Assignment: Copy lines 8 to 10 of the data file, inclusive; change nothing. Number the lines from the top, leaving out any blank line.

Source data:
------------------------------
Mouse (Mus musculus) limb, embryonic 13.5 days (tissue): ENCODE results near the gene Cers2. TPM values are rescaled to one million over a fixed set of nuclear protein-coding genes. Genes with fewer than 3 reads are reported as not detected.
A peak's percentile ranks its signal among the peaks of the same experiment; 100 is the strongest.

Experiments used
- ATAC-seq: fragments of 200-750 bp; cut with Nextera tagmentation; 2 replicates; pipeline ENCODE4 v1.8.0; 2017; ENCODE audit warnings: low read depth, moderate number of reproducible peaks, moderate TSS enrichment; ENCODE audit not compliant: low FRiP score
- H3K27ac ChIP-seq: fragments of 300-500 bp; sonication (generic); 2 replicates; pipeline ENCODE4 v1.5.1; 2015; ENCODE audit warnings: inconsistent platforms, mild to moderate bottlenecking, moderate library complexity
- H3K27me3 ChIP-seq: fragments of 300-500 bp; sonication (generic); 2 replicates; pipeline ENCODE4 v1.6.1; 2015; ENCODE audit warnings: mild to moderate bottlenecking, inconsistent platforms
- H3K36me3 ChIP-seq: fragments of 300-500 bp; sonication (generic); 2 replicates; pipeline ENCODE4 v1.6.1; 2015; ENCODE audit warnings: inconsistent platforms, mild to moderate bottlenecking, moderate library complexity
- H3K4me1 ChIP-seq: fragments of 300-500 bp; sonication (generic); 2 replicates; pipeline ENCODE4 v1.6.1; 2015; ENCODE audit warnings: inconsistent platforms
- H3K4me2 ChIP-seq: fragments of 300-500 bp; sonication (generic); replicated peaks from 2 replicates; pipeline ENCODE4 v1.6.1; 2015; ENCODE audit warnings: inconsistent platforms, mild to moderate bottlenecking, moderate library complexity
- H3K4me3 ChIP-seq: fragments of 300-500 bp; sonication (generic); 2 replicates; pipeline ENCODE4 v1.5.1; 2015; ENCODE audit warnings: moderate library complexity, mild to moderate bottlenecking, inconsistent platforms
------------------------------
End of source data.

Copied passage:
- H3K4me1 ChIP-seq: fragments of 300-500 bp; sonication (generic); 2 replicates; pipeline ENCODE4 v1.6.1; 2015; ENCODE audit warnings: inconsistent platforms
- H3K4me2 ChIP-seq: fragments of 300-500 bp; sonication (generic); replicated peaks from 2 replicates; pipeline ENCODE4 v1.6.1; 2015; ENCODE audit warnings: inconsistent platforms, mild to moderate bottlenecking, moderate library complexity
- H3K4me3 ChIP-seq: fragments of 300-500 bp; sonication (generic); 2 replicates; pipeline ENCODE4 v1.5.1; 2015; ENCODE audit warnings: moderate library complexity, mild to moderate bottlenecking, inconsistent platforms